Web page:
The amount and type of missing data will be reported for each variable by country. If a country’s dataset has no information about a specific variable or has data regarding a dependent variable with >10% missing, the country’s data will be excluded from the analysis for that specific variable. If a an independent variable included in the multivariable analyses is available, but there is >5% missing, data will be imputed using multiple imputation.

Ethical and data protection issues

Investigators will be asked to describe their national ethical standards and data protection laws. They will also be asked to report the proportion of cases for which data are missing in the dataset. Countries for which no anonymised crude data at the level of individual women can be provided, will participate with aggregated data and these data will be used in the descriptive analyses. Finally, investigators will be asked to provide information on the standard quality procedures of the data source and the provided dataset, how missing data are dealt with and contradictions, and how checks are done to ensure that all eligible births are recorded. If the conditions for participation of the country are met, a data access agreement will be signed between the investigator’s institution and the VU University Medical Center.

Ethics and dissemination

The Medical Ethics Review Committee of VU University Medical Center Amsterdam confirmed that official approval of this study was not required, because it concerns a secondary analysis of existing data (reference 2016.317). This multinational cross-sectional study with data from high-income countries will describe variations in childbirth interventions and maternal and perinatal outcomes. A comparison of intervention rates and rates of childbirth outcomes between countries will identify opportunities to improve maternal and perinatal outcomes. Results will be disseminated at national and international conferences and published in peer-reviewed journals.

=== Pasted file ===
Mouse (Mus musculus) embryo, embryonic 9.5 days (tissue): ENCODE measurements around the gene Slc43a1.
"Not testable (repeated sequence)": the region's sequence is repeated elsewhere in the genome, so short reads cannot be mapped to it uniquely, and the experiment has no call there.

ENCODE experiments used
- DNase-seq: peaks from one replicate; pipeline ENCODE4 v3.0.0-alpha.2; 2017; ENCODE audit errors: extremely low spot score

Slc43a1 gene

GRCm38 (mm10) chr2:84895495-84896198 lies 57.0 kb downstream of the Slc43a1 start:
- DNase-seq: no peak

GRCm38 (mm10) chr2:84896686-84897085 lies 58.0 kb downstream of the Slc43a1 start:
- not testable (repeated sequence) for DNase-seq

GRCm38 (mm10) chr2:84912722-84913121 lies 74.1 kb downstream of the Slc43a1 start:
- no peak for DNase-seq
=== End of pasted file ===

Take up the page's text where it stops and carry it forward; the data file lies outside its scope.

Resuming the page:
For some interventions, there is lack of consensus and ongoing debate about indications for their use and whether an intervention is necessary, for example, planned CS for breech presentations, or after a previous CS,8 or the use of episiotomy for prevention of major perineal tears in nulliparous and multiparous women.49 It is important to avoid unnecessary interventions in childbearing women and at the same time ensure that those interventions that are necessary take place.

This study only aims to describe variation in intervention rates, related to a number of maternal and birth characteristics. The design of this study is inappropriate for making causal associations. Therefore, the results need to be interpreted with caution. Indications for the use of childbirth interventions are rarely reported clearly in national data. Although multivariable analyses are conducted to adjust for characteristics, the indications for the use of interventions cannot be included in this study. Also other potential maternal confounders such as pre-existing medical condition and previous history cannot be included. This limits interpretation of the results, and reveals at the same time that auditing indications of childbirth interventions is important to ensure better comparisons between countries in future studies.

A major strength of this study is the use of crude data at the level of individual women and the use of strict definitions. This will allow us to conduct multivariable analyses and make valid comparisons between countries. As described before, the literature shows patterns of associations between commonly used childbirth interventions. Our data will permit exploration of these associations between interventions, which will give a better understanding of the patterns of intervention use and the impact of variations on mother and child.

Studying variations in a large number of interventions across countries will inform the debate about optimal rates and the results will contribute to the improvement of the quality of care. In subsequent studies, factors influencing major variations in intervention rates can be examined and addressed.